Zensar Tech, a mid-size IT and outsourcing company based in India, reported a 3.1% dip in its revenue (after adjusting for currency fluctuations) as the number of onshore employees fell sharply year-on-year due to COVID-19.
Constant currency calculations measure how the company’s revenue would have performed had there been no change in currency exchange rates this year. In other words, it gives an ‘untranslated’ or native look at revenue by stripping away currency translation gains and losses.
However, in actual fact, the currencies did move, with both the Indian rupee and the US dollar falling against prominent currencies during the one year gap. The dollar, in fact, fell quite sharply against several global currencies over the last one year.
As a result, when Zensar’s entire revenue was translated into the US currency, the company generated more this year compared to the same Apr-Jun period of last year. In USD terms, Zensar Technologies’ revenue rose 1.6% on year to $127.2 mln, instead of falling.
The Indian rupee too fell against major global currencies during the period, but not as much as the US dollar did. As a result, when the company’s revenue is translated into rupees, the resulting rupee figure was not higher than last year’s. However, because the rupee did depreciate, the fall was less than the 3.1% number implied by constant currency calculations.
In rupee terms, Zensar Tech’s Q1 revenue fell 1.2% on year to Rs 936.8 cr, instead of 3.1% seen in constant currency or untranslated terms.
However, judging the company’s performance purely on the basis of its top-line, or revenue, performance would be less than optimal, given that the COVID-19 pandemic has changed the way IT companies are conducting their business. While the overall size may have shrunk, the business has become more profitable due to lower costs.
While earlier, a large number of employees would be sent to client locations (onsite) to help out with various projects, with COVID, this number has fallen sharply in COVID times.
This has dampened the company’s top line numbers, as onsite employees typically generate about five times the revenue (billing) as offshore (or India-based) employees.
In terms of raw numbers, onsite employees shrunk by a whopping 13% to 1,870 during this quarter compared to 2,151 such employees during the same period last year.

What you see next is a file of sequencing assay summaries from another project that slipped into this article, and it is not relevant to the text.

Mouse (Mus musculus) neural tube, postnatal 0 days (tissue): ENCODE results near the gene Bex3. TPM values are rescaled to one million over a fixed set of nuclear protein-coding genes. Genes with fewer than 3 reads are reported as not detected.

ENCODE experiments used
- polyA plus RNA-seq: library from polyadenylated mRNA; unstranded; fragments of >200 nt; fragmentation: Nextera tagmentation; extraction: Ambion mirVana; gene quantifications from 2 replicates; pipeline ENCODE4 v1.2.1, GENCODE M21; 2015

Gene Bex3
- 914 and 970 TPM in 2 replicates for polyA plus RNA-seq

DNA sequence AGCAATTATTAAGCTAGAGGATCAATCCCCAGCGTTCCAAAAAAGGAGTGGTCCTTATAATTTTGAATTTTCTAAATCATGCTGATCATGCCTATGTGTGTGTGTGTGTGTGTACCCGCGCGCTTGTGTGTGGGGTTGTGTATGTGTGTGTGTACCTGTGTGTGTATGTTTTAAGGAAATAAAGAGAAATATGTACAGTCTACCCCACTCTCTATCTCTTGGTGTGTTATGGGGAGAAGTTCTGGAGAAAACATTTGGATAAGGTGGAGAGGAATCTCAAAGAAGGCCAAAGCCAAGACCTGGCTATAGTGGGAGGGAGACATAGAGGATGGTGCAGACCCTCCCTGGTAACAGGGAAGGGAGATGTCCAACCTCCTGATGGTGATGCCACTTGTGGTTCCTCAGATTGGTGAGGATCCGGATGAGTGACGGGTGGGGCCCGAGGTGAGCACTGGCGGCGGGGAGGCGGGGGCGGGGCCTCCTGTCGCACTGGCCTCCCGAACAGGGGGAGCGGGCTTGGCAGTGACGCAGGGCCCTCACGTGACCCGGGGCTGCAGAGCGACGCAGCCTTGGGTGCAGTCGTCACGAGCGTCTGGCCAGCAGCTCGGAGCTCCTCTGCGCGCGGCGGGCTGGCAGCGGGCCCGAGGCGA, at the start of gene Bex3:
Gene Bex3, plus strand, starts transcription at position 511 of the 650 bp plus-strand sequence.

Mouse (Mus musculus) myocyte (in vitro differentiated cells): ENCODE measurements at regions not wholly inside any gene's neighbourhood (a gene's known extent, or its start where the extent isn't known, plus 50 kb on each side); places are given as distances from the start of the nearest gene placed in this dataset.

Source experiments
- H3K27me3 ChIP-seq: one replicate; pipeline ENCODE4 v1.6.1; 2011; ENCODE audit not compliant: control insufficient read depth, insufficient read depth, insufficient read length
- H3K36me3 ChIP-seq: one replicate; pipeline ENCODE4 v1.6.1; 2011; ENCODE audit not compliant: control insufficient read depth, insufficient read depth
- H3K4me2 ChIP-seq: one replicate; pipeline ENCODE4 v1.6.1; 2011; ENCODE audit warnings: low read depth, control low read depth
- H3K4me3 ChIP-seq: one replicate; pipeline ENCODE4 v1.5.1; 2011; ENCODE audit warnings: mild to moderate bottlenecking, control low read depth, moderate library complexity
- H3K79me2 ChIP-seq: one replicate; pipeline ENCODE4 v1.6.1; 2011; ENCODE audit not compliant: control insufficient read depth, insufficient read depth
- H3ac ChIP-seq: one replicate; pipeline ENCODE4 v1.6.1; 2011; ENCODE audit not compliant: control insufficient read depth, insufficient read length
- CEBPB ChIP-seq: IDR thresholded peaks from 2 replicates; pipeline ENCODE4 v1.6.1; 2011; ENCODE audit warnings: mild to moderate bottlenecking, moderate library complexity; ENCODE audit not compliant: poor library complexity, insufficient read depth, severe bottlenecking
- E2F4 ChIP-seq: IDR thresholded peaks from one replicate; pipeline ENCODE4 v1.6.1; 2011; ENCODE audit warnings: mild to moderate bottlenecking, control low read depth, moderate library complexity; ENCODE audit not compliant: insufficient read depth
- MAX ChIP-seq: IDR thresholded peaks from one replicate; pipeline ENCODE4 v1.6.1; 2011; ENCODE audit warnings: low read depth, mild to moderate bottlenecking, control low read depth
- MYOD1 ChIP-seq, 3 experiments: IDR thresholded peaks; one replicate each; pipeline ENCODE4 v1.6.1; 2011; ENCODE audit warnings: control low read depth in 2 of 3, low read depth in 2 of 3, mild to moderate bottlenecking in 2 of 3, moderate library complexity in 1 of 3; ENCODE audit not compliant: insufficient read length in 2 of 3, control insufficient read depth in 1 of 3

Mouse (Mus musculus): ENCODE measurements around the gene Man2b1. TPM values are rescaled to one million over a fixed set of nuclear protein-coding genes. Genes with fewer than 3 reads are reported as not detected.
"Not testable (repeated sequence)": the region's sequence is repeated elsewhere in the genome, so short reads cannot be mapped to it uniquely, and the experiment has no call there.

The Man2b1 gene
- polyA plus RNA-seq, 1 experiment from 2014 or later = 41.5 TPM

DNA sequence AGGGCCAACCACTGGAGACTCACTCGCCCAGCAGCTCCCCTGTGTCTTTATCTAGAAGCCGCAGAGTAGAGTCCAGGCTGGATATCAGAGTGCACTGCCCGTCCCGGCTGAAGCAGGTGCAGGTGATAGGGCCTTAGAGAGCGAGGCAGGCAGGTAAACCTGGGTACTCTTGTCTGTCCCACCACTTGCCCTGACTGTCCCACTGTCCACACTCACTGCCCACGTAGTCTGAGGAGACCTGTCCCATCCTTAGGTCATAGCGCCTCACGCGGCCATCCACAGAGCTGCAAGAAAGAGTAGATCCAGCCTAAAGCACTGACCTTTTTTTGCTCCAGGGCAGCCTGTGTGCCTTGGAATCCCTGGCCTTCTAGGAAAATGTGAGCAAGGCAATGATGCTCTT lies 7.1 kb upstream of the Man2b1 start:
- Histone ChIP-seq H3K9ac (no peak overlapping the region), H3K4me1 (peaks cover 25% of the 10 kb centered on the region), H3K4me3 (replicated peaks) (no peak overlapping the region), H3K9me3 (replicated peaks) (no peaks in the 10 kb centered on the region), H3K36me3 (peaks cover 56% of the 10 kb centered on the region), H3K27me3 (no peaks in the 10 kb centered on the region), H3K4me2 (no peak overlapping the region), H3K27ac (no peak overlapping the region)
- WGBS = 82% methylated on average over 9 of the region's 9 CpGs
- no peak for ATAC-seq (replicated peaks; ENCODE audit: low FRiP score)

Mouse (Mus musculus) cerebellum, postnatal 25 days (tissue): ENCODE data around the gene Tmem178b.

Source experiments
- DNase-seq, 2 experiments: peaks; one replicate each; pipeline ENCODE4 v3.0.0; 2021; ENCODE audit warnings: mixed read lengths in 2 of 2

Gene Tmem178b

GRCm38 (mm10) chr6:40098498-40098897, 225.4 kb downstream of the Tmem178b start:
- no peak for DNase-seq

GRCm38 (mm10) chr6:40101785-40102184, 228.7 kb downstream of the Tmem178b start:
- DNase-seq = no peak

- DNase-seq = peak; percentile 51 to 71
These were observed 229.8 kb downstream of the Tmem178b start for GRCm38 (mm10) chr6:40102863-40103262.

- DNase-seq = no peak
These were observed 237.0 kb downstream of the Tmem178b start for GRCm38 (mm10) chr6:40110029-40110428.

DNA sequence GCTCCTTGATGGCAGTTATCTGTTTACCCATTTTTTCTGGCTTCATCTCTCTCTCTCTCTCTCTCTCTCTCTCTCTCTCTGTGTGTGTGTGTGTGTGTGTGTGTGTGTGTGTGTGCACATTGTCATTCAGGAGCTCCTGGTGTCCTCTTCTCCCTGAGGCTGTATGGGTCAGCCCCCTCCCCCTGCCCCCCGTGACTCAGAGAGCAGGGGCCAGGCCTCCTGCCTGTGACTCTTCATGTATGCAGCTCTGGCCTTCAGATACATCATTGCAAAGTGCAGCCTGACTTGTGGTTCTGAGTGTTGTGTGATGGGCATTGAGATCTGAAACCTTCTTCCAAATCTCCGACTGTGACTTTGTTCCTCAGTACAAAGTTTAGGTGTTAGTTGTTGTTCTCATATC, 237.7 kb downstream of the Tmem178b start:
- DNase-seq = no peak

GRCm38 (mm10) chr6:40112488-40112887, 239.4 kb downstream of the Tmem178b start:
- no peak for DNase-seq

Against this reduction of 281 onsite employees over the last one year, the number of offshore employees increased by 735. However, this was clearly not enough to offset the impact on revenue.
The impact can clearly be seen in terms of billing.
Onsite work used to contribute 63.4% of the company’s total revenue in Apr-Jun of last year. However, this year, the contribution of onsite work fell by more than 5 percentage points. That translates to a decline of 8-9% in the absolute revenue the company was generating from onsite work over the last one year.
In fact, the contribution of onsite services to the company’s total revenue has been declining steadily over the last one year. During the immediate preceding quarter of Jan-Mar 2021, onsite work had contributed 59.4% of the total revenue, a full 1.1 percentage point higher than the latest quarter.
In line with industry trends, there was an increase in attrition — the number of people who are leaving the company for another. 12-month voluntary attrition levels increased sharply to 18.1% during the Apr-Jun quarter from 14.8% in the preceding quarter, indicating a sharp pick-up in attrition during the latest period.
While the shift from onshore to offshore may be bad for optics due to the hit to the revenue, it actually benefited the company’s earnings and margins by helping lower costs.
This can be seen in terms of the hit to the revenue and the impact on expenses. The company’s revenue for Apr-Jun this year fell by 54 cr from last year to 955.2 cr. However, total expenses, which includes both cash items such as travel and salaries as well as non-cash items such as wear tear accounting, was down by a whopping 92.1 cr at Rs 816 cr.
This sharp decline in costs had a salubrious effect on the company’s profit margins. The company’s gross profit jumped to 326 cr during Q1 this year from 281 cr during the same three months of last year.
Operating or cash profit (EBITDA) jumped to 172.5 cr this quarter from Rs 141.8 cr during the same period of last year. This is despite spending around Rs 10 cr more on sales and marketing this year.
Net profit too rose to Rs 101 cr from Rs 72.7 cr last year.